Hi Rabbi Ari Shvat, Thanks for your reply. I appreciate it. Could you tell me what the 7 Noachide mitzvot are? I can of course Google it but I would like to know from an actual Rabbi. Is this in the Torah? Does Moses or Abraham say that this is what us gentiles should do? And is idealism a bad or good thing or more of a naive thing? I couldn’t detect whether you were being genuine or sarcastic or not - forgive me for being paranoid! Also, you know where it says in Genesis, "The treee of the knowledge of good and evil?" Well, I read somewhere a literal Hebrew translation and it translated "good and evil" as "functional and disfunctional" which I actually find more helpful. What do you think? Could you tell me if our "Christian" translations of your Torah are actually accurate or have I been reading inaccuracies all my life which just lead to confusion? I know a bit about language myself having read French and German at university and I know how much one word can change the whole meaning of an idea. Are there any translations of the orignal Hebrew which you feel are more accurate to the originals than others and if so, could you direct me to them so that I can finally read some truth for a change and not a bunch of vague lies?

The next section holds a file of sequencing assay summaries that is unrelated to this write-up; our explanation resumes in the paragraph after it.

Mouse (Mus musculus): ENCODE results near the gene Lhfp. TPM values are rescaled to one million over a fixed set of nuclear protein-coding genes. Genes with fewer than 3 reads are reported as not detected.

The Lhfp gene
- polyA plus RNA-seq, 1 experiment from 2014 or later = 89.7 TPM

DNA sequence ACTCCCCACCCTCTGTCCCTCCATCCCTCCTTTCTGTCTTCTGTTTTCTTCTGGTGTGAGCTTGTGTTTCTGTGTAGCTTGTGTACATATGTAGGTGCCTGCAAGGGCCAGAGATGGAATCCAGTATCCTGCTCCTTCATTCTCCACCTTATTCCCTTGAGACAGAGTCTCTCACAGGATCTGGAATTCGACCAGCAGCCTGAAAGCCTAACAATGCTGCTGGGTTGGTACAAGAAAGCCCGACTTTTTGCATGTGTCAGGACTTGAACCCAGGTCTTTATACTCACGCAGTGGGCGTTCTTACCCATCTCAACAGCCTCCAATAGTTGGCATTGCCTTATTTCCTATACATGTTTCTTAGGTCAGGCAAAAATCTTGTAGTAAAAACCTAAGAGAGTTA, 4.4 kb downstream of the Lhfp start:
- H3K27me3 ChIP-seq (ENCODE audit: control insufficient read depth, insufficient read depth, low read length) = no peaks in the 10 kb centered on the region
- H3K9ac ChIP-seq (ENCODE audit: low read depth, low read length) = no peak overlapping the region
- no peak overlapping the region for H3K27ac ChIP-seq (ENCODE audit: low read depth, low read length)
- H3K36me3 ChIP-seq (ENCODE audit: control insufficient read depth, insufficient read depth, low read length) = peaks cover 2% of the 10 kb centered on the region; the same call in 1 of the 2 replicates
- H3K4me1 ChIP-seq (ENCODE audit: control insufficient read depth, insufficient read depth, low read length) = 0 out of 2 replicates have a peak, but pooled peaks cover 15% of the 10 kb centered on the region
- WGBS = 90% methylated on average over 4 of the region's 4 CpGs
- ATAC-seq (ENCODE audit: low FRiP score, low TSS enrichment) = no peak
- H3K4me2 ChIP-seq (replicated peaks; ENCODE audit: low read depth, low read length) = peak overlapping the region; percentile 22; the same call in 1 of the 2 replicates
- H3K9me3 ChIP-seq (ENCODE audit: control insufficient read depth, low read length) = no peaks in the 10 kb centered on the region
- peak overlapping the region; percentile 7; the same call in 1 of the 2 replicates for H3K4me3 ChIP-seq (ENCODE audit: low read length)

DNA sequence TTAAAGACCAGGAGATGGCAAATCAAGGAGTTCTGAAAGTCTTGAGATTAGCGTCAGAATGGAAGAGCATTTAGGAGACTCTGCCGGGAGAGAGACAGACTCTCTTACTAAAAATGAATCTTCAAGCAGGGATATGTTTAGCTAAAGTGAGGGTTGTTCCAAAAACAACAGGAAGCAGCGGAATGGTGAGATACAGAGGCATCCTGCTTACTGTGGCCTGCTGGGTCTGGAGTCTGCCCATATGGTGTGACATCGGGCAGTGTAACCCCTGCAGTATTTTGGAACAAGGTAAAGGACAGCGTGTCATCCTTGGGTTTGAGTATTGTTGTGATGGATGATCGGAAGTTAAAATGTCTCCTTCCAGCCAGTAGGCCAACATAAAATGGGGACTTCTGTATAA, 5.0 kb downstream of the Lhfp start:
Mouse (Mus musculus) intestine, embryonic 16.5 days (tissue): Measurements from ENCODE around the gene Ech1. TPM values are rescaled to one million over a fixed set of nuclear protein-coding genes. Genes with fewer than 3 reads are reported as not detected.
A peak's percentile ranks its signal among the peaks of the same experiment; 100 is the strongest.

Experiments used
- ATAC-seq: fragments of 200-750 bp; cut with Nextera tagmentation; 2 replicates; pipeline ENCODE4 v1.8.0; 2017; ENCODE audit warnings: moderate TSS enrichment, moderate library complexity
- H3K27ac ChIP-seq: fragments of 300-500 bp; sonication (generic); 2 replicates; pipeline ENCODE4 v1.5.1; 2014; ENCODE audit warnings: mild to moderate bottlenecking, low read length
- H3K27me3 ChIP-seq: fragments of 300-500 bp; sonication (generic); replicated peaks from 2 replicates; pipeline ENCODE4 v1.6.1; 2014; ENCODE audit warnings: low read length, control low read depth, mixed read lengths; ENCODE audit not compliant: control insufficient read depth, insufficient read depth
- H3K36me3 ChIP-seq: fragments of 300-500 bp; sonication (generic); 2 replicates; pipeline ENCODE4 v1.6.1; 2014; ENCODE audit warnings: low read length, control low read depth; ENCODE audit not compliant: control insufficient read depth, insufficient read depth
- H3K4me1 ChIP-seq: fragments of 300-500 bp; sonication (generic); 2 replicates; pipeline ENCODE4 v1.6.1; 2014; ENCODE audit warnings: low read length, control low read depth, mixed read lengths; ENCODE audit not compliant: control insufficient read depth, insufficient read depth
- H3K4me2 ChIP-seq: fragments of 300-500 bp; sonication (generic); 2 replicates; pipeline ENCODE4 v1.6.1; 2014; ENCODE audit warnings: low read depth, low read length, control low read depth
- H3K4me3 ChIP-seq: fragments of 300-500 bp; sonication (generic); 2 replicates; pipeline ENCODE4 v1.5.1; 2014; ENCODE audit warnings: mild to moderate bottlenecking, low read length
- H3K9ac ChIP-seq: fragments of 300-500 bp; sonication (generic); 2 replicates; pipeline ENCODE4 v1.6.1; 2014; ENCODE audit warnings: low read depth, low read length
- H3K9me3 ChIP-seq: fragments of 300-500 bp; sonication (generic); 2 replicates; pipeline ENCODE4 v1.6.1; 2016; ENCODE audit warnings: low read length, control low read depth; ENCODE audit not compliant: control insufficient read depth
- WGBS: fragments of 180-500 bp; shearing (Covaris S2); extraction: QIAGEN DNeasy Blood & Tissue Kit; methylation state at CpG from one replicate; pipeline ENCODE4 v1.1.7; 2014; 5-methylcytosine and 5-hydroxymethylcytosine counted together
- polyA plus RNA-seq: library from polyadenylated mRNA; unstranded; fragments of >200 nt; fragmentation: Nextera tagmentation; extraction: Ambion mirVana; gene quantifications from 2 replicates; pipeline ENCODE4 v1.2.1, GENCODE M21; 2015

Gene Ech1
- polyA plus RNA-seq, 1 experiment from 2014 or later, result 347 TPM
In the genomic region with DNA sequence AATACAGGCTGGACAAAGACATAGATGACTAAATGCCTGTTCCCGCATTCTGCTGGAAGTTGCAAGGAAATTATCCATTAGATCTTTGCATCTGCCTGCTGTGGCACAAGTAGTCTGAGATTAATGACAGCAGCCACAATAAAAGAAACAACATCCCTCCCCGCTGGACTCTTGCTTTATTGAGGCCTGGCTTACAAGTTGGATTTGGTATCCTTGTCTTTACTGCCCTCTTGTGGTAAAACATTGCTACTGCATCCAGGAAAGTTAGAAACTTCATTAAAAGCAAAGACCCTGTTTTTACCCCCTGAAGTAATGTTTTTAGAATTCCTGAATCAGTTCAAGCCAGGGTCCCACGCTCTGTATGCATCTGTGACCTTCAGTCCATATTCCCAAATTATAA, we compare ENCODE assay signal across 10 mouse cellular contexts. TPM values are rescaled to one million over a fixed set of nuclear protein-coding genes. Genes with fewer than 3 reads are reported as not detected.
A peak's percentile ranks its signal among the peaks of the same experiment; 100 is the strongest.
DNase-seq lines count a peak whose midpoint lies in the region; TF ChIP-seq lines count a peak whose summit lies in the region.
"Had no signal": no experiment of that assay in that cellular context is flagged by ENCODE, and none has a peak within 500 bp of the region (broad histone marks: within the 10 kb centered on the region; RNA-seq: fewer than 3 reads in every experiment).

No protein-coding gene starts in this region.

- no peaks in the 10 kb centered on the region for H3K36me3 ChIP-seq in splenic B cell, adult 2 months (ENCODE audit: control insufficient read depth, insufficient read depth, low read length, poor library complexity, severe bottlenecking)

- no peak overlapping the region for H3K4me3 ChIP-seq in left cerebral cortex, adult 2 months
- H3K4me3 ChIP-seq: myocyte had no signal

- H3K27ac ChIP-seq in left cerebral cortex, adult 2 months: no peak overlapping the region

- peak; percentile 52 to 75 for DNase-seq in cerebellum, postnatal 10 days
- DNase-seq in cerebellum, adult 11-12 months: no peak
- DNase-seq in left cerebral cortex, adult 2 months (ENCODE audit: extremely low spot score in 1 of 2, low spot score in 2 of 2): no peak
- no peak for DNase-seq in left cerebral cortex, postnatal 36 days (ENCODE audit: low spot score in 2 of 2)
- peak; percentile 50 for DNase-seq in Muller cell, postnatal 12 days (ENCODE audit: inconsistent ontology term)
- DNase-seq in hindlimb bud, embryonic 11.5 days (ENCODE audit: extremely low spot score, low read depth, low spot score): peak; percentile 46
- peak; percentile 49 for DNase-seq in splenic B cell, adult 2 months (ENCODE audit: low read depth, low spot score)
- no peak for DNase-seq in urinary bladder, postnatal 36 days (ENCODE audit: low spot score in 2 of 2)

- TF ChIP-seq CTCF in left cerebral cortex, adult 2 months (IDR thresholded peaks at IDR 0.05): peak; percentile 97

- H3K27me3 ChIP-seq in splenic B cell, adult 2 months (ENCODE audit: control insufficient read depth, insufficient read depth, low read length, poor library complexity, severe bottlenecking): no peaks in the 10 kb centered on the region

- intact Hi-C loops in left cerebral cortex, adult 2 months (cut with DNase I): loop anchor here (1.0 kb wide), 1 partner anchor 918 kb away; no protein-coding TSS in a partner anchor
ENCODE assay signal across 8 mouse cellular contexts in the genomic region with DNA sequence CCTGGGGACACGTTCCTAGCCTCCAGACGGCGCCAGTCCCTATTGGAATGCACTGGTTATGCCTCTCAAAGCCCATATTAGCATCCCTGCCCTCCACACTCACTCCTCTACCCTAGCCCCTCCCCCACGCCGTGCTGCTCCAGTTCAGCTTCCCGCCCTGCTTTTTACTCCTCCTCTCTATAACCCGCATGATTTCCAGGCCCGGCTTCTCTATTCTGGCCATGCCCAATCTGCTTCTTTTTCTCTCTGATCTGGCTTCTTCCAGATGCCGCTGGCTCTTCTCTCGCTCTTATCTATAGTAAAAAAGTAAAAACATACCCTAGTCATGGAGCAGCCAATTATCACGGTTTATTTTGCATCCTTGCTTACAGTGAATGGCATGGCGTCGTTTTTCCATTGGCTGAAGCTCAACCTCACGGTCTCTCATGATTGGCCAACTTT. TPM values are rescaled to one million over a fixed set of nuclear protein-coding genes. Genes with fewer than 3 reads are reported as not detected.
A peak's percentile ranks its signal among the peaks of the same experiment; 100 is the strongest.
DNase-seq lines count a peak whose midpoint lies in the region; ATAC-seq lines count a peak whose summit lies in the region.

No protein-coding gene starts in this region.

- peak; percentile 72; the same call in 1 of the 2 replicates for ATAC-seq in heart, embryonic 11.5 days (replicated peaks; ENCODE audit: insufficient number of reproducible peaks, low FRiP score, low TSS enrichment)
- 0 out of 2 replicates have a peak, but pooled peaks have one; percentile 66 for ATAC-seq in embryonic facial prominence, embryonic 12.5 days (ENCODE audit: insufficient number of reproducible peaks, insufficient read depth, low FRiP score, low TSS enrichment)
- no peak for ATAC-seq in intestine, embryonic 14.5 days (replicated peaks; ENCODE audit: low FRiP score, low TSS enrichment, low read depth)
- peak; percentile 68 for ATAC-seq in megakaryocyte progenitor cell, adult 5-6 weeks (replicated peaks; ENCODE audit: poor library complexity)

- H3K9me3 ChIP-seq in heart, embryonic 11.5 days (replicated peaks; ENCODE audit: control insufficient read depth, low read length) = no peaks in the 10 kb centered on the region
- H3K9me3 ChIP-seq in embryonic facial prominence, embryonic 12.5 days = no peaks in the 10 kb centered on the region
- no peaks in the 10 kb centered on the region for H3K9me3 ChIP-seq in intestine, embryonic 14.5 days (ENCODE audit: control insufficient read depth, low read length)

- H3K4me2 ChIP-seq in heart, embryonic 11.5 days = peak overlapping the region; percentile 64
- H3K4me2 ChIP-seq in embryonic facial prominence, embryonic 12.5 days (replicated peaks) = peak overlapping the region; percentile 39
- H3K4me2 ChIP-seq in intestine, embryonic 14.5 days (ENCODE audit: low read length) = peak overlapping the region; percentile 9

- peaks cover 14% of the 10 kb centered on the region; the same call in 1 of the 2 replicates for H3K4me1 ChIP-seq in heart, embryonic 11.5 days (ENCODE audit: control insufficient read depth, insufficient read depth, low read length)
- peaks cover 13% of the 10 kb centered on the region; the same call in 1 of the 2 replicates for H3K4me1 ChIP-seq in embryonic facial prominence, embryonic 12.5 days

I wasn’t at all sarcastic- idealism is what life is about! When gentiles fulfill the seven Noachide commandments (adultery, idolatry, murder, not eating flesh taken from a live animal, not cursing God, stealing, and making sure there is a justice system in your locale), in all of their details, and supporting the Chosen People of Israel (for example, against their enemies like Iran), one fulfills that which God wants of them, and has a share in the world to come. These are alluded to in the Torah of Moses, and detailed in the Talmud. If you’d like, you can become an official authorized Noachide by declaring your acceptance of the above before a certified rabbinical religious court (usually done in Israel). All translations of the Bible are inevitably problematic, for they “lock” you into one possible commentary without the multi-faceted meanings, and if it’s a non-Jewish translation, it’s missing the Oral Tradition. Nevertheless, the best translation is found at: http://bible.ort.org/books/pentd2.asp For guidance, you might want to see an interesting website which may help you and provide you with a framework and guiding rabbi for your Noachide activities, such as: http://www.en.noahideworldcenter.org/ http://asknoah.org/affiliated-communities.